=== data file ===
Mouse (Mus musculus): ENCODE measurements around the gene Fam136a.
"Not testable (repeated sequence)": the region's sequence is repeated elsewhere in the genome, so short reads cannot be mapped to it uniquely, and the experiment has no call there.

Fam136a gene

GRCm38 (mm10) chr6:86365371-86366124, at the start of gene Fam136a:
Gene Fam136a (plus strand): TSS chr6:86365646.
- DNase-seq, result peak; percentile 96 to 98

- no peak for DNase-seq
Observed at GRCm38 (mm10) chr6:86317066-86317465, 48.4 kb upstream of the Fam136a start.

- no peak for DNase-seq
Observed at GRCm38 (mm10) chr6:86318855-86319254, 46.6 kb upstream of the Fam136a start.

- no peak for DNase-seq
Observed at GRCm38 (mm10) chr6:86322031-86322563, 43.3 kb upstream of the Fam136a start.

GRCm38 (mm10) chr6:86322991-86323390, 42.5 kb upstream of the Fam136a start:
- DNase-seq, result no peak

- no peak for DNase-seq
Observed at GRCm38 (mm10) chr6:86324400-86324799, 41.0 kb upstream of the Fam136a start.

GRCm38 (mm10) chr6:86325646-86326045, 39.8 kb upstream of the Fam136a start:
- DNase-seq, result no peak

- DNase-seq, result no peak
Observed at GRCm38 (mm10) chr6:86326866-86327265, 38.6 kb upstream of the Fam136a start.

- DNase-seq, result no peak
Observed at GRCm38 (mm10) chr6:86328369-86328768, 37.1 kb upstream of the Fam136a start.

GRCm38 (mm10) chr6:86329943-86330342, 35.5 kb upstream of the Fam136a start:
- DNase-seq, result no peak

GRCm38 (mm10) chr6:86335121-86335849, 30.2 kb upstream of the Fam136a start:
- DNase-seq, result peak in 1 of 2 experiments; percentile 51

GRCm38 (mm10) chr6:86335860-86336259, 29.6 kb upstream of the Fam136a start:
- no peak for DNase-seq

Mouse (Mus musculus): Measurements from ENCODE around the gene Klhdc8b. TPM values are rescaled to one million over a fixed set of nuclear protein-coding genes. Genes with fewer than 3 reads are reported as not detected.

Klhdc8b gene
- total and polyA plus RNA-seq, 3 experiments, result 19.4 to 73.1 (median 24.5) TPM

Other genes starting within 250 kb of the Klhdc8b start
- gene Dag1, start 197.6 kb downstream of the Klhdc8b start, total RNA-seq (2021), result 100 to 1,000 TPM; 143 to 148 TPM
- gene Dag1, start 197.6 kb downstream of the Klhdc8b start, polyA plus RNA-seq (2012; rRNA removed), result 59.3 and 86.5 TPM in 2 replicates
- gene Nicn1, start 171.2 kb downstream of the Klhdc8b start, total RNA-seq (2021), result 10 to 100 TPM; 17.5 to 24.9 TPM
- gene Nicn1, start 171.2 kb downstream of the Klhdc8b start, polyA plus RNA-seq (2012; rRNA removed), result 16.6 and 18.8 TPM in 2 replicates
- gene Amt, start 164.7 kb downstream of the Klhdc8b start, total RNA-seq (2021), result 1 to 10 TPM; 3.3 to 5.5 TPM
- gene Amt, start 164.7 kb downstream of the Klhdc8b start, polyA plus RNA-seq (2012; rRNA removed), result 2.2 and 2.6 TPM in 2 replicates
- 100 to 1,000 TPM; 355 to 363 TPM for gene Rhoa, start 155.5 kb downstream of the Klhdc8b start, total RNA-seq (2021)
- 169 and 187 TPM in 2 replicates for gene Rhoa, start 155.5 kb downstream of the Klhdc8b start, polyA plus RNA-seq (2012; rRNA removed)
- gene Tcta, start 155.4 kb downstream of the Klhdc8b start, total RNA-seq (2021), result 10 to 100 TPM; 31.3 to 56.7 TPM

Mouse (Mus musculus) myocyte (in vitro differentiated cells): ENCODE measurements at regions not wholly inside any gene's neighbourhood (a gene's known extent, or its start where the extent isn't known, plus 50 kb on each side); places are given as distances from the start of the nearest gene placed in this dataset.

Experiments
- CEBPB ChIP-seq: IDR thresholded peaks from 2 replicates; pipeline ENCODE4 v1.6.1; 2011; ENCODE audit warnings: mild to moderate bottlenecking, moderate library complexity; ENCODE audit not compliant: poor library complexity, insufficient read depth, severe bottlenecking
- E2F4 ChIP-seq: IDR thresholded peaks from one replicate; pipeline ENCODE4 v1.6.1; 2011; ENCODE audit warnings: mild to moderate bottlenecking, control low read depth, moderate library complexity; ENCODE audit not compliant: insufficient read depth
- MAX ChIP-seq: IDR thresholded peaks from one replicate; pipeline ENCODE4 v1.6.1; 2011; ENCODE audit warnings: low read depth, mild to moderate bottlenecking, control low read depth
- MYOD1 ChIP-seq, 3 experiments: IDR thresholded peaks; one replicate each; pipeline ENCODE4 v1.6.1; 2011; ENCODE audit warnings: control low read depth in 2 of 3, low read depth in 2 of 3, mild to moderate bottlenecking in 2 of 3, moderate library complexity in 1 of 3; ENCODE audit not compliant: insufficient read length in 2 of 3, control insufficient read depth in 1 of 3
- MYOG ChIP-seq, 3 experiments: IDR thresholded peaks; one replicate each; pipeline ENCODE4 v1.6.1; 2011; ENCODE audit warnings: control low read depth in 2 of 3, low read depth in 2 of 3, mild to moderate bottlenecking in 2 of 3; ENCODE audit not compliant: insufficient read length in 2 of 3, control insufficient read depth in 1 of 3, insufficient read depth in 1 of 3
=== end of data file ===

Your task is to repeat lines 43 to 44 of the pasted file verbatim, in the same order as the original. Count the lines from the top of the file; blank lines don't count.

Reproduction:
Experiments
- CEBPB ChIP-seq: IDR thresholded peaks from 2 replicates; pipeline ENCODE4 v1.6.1; 2011; ENCODE audit warnings: mild to moderate bottlenecking, moderate library complexity; ENCODE audit not compliant: poor library complexity, insufficient read depth, severe bottlenecking